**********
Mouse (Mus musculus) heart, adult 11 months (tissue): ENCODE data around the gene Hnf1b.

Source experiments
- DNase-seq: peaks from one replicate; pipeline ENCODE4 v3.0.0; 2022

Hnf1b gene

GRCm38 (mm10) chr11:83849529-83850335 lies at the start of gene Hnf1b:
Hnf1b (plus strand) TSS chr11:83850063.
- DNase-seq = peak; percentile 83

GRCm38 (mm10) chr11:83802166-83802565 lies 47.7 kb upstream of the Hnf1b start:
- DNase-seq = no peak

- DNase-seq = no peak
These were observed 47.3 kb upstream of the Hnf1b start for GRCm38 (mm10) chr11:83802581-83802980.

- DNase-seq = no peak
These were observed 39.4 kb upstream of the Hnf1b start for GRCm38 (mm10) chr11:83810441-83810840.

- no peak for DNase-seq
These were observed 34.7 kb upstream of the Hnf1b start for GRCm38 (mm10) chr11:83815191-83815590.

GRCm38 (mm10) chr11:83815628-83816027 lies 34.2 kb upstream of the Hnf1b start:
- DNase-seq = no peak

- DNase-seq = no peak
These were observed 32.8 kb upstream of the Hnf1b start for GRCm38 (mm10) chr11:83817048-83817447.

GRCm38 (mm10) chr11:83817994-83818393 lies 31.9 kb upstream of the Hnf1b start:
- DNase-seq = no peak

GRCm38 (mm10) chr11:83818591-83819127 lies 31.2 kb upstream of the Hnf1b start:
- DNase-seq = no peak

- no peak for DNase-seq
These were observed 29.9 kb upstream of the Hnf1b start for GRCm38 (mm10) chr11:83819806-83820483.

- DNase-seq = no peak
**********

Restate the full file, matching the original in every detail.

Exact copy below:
Mouse (Mus musculus) heart, adult 11 months (tissue): ENCODE data around the gene Hnf1b.

Source experiments
- DNase-seq: peaks from one replicate; pipeline ENCODE4 v3.0.0; 2022

Hnf1b gene

GRCm38 (mm10) chr11:83849529-83850335 lies at the start of gene Hnf1b:
Hnf1b (plus strand) TSS chr11:83850063.
- DNase-seq = peak; percentile 83

GRCm38 (mm10) chr11:83802166-83802565 lies 47.7 kb upstream of the Hnf1b start:
- DNase-seq = no peak

- DNase-seq = no peak
These were observed 47.3 kb upstream of the Hnf1b start for GRCm38 (mm10) chr11:83802581-83802980.

- DNase-seq = no peak
These were observed 39.4 kb upstream of the Hnf1b start for GRCm38 (mm10) chr11:83810441-83810840.

- no peak for DNase-seq
These were observed 34.7 kb upstream of the Hnf1b start for GRCm38 (mm10) chr11:83815191-83815590.

GRCm38 (mm10) chr11:83815628-83816027 lies 34.2 kb upstream of the Hnf1b start:
- DNase-seq = no peak

- DNase-seq = no peak
These were observed 32.8 kb upstream of the Hnf1b start for GRCm38 (mm10) chr11:83817048-83817447.

GRCm38 (mm10) chr11:83817994-83818393 lies 31.9 kb upstream of the Hnf1b start:
- DNase-seq = no peak

GRCm38 (mm10) chr11:83818591-83819127 lies 31.2 kb upstream of the Hnf1b start:
- DNase-seq = no peak

- no peak for DNase-seq
These were observed 29.9 kb upstream of the Hnf1b start for GRCm38 (mm10) chr11:83819806-83820483.

- DNase-seq = no peak